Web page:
Tech Trends of 2016: 3D Printing
08.2.2016
Natalie Engels and Kristin Quiroz Bayona in Consulting, Tech Trends, Workplace Design

Image © Gensler

Editor’s note: this blog is part of a series on 2016 tech trends.

Freedom to Customize

The 3D printing revolution is well underway. According to a recent Forbes article, Siemens predicts that 3D printing will become 50% cheaper and up to 400% faster in the next five years. The advantages to 3D printing (lower costs, speed, and customization) will impact tech workspaces on both a small and large scale – from the building itself to everything that goes in it (desks, chairs, light fixtures, etc). With the recent completion of the world’s first 3D printed office in Dubai–designed by Gensler–it’s inevitable that, in the near future, we will be designing our client’s 3D printed spaces with 3D printed furnishings and fixtures. Designers will need to tap into their inner “maker” to collaborate on ideas, experiment with different materials, and systematically think through designs and how the pieces fit together.

This Gensler designed 3D printed office building in Dubai demonstrates how 3D printing is changing the way buildings are constructed. Image © Gensler

Impact on the Design Process

With the decrease in production and build times, long-lead items that typically take months to manufacture could instead take weeks, avoiding major project delays. The phasing of a project could redistribute time once allotted for construction to the design phase, which would give designers more time to spend crafting. Tech companies and design teams could partner to become makers of their spaces, coming up with unique designs tailored to their demands.

Unique Approach to Materials

Designers will need to think outside the box, not just in terms of design, but also when considering material selection. Companies, like San Francisco-based Emerging Objects , have been experimenting with traditional materials like acrylic, ceramic, nylon, wood and non-traditional materials such as tea, salt and chocolate. The innovative use of locally sourced materials could result in more cost-effective and sustainable design solutions.

Gensler frequently uses 3D models to prototype and visualize design elements, like this custom translucent ceiling element. Image © Gensler

More Flexibility in Workspaces

3D printers could provide cost-effective, customizable and quick solutions for incorporating new office designs and ever-evolving technology into existing spaces. As tech companies grow, their work modes change with them. An open office layout may work for a company initially, but what if they want to provide more focus and quiet spaces? Potentially, walls could be printed to provide more enclosed space. This would allow companies to modify their office during each stage of their development. Tech companies could also use this technology to adapt their spaces when new technology enters the market. General contractors and design teams will need to work together to develop flexible, 3D printable options that meet ratios and brand aesthetics and are also code compliant.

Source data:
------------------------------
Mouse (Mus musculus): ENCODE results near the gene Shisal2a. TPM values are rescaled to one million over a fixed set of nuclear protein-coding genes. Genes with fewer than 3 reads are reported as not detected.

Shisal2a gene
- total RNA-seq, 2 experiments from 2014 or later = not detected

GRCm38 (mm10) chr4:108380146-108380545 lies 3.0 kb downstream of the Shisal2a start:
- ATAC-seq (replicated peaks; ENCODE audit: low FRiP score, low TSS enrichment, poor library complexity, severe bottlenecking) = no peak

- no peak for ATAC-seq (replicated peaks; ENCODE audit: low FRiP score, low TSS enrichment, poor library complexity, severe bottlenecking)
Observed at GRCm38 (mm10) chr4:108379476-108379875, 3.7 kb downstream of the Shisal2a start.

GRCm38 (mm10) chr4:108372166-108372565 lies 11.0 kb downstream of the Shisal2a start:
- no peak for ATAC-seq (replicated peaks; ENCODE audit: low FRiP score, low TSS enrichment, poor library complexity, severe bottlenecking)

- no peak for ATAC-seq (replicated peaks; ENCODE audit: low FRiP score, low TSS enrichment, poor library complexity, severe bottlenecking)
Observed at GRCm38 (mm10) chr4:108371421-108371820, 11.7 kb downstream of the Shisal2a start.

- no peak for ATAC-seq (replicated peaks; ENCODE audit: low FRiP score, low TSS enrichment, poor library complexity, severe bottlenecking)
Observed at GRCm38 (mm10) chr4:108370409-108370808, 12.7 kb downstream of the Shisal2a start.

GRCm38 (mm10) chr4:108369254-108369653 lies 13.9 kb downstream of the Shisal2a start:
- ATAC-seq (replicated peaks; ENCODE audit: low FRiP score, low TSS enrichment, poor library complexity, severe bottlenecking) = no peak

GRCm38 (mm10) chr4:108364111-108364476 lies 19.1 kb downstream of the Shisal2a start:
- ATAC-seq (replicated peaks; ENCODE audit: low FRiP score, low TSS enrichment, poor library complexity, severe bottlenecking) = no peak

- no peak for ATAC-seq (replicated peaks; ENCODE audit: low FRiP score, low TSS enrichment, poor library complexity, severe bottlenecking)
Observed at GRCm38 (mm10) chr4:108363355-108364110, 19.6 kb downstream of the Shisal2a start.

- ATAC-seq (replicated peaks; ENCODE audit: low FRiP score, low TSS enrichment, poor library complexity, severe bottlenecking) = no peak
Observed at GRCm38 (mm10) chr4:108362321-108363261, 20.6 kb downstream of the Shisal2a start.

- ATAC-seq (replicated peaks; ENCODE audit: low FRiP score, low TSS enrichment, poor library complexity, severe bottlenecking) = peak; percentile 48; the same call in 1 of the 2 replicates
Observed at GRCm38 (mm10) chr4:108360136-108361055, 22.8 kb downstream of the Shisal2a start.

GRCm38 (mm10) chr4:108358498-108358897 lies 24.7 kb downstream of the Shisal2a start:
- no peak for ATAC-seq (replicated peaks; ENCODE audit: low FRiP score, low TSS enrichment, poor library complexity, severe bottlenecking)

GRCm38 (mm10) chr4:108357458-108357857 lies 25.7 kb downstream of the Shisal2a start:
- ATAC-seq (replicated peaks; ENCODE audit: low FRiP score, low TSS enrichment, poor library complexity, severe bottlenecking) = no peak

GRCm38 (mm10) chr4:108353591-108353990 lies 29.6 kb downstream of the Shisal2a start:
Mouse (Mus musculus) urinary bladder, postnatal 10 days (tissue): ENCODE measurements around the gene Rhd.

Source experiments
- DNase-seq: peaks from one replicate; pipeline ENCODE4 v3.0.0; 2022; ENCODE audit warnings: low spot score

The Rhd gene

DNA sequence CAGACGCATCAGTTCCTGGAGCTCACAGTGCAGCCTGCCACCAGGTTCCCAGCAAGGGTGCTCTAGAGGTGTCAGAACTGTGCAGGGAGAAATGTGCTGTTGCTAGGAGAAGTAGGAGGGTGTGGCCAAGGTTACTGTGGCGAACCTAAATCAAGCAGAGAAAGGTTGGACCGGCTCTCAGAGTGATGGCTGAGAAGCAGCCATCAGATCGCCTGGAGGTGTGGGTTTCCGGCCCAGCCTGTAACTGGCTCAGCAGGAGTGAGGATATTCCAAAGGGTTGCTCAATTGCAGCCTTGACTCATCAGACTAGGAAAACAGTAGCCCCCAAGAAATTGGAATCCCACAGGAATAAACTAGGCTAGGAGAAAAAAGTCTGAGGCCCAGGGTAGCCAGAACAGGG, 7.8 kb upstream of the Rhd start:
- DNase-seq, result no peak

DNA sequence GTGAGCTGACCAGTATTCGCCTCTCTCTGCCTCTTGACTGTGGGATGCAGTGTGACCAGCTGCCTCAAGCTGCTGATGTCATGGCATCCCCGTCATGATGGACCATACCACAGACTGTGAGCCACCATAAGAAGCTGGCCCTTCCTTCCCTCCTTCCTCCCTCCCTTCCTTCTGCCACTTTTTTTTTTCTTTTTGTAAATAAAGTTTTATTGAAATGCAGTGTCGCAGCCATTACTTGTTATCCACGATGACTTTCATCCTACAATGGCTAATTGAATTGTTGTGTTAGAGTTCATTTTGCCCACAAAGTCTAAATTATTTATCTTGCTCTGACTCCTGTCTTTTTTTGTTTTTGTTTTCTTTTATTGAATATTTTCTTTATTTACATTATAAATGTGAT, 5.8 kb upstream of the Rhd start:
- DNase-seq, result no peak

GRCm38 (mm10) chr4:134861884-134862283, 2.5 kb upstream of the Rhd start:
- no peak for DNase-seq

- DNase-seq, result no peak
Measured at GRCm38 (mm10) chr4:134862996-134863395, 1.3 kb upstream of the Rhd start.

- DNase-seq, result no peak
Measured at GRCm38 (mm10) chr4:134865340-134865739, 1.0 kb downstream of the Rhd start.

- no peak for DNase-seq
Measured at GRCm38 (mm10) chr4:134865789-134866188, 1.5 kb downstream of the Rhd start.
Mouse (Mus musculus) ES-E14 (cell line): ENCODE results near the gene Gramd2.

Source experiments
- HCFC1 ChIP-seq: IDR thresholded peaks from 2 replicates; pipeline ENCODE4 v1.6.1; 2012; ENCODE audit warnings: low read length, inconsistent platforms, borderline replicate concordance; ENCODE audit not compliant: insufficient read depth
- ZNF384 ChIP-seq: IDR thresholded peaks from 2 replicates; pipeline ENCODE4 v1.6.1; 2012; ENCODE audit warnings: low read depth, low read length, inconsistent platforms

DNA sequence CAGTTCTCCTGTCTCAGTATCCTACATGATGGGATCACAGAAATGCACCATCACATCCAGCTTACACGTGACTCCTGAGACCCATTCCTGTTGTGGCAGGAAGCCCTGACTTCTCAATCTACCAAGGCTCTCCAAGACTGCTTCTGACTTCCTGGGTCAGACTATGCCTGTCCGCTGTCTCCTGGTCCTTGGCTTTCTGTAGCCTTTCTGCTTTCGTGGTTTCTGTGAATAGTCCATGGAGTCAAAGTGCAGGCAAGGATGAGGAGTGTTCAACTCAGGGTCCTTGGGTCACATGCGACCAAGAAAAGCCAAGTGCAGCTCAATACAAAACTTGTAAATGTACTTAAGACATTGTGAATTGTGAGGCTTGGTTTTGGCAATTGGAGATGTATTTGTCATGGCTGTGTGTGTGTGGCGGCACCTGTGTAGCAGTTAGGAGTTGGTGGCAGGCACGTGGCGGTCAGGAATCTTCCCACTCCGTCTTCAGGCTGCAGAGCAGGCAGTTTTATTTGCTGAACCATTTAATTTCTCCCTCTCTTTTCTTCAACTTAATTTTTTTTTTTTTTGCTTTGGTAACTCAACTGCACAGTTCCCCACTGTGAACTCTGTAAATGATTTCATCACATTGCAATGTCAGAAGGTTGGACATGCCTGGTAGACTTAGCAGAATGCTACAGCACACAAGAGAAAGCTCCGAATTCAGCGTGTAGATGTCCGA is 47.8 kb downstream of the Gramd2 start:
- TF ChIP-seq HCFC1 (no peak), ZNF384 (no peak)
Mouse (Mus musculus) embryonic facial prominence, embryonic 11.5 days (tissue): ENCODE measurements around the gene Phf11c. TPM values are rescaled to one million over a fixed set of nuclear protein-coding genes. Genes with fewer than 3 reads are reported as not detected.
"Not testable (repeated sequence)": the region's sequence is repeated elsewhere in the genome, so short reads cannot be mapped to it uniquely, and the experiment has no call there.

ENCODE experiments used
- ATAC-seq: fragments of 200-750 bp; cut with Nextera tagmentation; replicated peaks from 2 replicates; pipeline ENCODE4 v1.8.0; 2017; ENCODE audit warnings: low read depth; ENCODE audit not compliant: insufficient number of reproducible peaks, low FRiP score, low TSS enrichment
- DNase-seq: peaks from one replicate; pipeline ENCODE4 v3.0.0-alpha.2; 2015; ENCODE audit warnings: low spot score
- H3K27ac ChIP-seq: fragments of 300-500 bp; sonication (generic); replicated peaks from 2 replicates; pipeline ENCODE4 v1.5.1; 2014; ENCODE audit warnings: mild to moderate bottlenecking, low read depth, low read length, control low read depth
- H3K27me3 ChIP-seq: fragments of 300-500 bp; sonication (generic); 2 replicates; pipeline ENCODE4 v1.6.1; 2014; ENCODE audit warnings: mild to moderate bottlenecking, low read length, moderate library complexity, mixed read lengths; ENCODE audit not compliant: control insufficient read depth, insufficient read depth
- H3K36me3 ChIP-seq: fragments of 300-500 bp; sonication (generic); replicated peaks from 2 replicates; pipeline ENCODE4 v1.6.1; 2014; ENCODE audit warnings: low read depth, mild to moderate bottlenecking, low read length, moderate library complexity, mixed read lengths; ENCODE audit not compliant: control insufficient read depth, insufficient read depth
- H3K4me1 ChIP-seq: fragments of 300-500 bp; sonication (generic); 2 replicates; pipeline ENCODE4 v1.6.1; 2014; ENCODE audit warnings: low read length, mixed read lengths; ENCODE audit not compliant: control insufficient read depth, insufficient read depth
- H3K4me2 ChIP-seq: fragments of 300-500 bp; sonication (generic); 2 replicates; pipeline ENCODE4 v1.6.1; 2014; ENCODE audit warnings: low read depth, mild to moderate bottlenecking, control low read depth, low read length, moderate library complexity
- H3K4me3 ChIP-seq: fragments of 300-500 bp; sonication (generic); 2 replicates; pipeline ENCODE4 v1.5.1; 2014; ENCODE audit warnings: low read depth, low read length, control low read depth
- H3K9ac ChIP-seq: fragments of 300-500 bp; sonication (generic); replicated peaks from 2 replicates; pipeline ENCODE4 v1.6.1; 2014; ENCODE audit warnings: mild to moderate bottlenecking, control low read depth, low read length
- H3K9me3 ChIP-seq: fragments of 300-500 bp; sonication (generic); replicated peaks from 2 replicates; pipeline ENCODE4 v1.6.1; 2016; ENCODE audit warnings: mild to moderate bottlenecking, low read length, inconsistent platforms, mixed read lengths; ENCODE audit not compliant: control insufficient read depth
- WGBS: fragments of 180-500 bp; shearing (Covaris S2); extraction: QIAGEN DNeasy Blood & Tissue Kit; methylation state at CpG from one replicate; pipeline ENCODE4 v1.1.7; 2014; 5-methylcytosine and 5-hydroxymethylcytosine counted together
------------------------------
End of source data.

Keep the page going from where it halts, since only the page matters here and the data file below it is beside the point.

Legal and Ethical Concerns

Legal and intellectual property issues are bound to arise in the era of 3D printing. Questions of ownership, liability and protection of data are legitimate concerns. We will have to wait and see if designers and manufacturers take an open source or closed source approach to sharing their designs. In the meantime, designers and owners will need to be aware of intellectual property rights, how they might be infringed and what resolutions are available.

It’s not an exaggeration to say that 3D printing will change the world as we know it. As technology advances further, as larger printers and more printable materials become available, it seems that the opportunities are endless. The Vice President and Prime Minister of the UAE and Ruler of Dubai, Sheikh Mohammed, couldn’t have said it better. According to Architectural Digest, Sheikh Mohammed said at the grand opening of the world’s first 3D printed office, “The future belongs to those who can imagine it, design it, and execute it.”

Natalie re-imagines the workplace experience. A Design Director and regional leader of Gensler’s Technology practice, Natalie teams with clients to improve their business by designing for the workforce of the future; helping to attract and keep the next generation of employees. Contact her at natalie_engels@gensler.com.
Kristin helps shine a light on the amazing people and projects in San Jose. A PR and Marketing Specialist, she crafts compelling content on the latest in workplace design. Contact her at kristin_quirozbayona@gensler.com .
Article originally appeared on architecture and design (http://www.gensleron.com/).
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